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Why Do the Police Have Tanks? The Strange and Dangerous Militarization of the US Police Force

The federal government has supplied local police departments with military uniforms, weaponry, vehicles, and training.

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Use of these paramilitary units gradually increased throughout the 1970s, mostly in urban settings. The introduction of paramilitary units in America laid the foundation for the erosion of the barrier between police and military, a trend which accelerated in the 1980s under President Reagan, when the drug war was used as a pretext to make exceptions to the Posse Comitatus Act.

In 1981, Congress passed the  Military Cooperation with Law Enforcement Act , which amended Posse Comitatus by directing the military to give local, state and federal law enforcement access to military equipment, research and training for use in the drug war.  Following the authorization of domestic police and military cooperation, the 1980s saw a  series of additional congressional and presidential maneuvers that blurred the line between soldier and police officer, ultimately culminating in a memorandum of understanding in 1994 between the US Department of Justice and Department of Defense. The agreement authorized the transfer of federal military technology to local police forces, essentially flooding civilian law enforcement with surplus military gear previously reserved for use during wartime.

Weber found that " Between 1995 and 1997  the Department of Defense gave 1.2 million pieces of military hardware, including 3,800 M-16s, 2,185 M-14s, 73 grenade launchers and 112 armored personnel carriers" to law enforcement around the country. But this was only the beginning.

In 1997, Congress, not yet satisfied with the flow of military hardware to local police, passed the  National Defense Authorization Security Act  which created the  Law Enforcement Support Program , an agency tasked with accelerating the transfer of military equipment to civilian police departments. Between January 1997 and October 1999 , the new agency facilitated the distribution of "3.4 million orders of Pentagon equipment to over 11,000 domestic police agencies in all 50 states. By December 2005, that number increased to 17,000, with a purchase value of more than $727 million of equipment," says Balko.  Among the hand-me-downs, Balko counts: "253 aircraft (including six- and seven-passenger airplanes, and UH-60 Blackhawk and UH-1 Huey helicopters), 7,856 M-16 rifles, 181 grenade launchers, 8,131 bulletproof helmets, and 1,161 pairs of night-vision goggles."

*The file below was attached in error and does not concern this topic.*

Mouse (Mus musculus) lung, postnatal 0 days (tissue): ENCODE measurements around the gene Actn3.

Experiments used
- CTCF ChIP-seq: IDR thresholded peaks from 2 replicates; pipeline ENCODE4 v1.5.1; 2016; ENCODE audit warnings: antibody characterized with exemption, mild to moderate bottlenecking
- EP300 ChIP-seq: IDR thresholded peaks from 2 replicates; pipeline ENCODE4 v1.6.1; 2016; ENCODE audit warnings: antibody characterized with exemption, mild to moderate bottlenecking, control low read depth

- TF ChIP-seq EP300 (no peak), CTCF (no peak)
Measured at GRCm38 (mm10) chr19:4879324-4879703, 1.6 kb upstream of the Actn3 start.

The military surplus program and paramilitary units feed off one another in a cyclical loop that has caused an explosive growth in militarized crime control techniques.  With all the new high-tech military toys the federal government has been funneling into local police departments, SWAT teams have inevitably multiplied and spread across American cities and towns in both volume and deployment frequency. Criminologist Peter Kraska  found that the frequency of SWAT operations soared from just 3,000 annual deployments in the early 1980s to an astonishing 40,000 raids per year by 2001, 75-80 percent of which were used to deliver search warrants.

Balko cites Kraska's research from 1997, which observed that close to "90 percent of cities with populations exceeding 50,000 and at least 100 sworn officers had at least one paramilitary unit, twice as many as in the mid 1980s." He correctly points out that "the trends giving rise to SWAT proliferation in the 1990s have not disappeared, so it's safe to assume that these numbers have continued to rise and are significantly higher today."

Then there are the effects of the war on terror, which sparked the creation of the Department of Homeland Security (DHS) and the introduction of  DHS grants  to local police departments. These grants are used to purchase policing equipment, although law enforcement is investing in more than just bullet-proof vests and walkie talkies. DHS grants have led to a booming law enforcement industry that specifically markets military-style weaponry to local police departments. If this sounds familiar, that's because it is  law enforcement's version of the military-industrial-complex .

 
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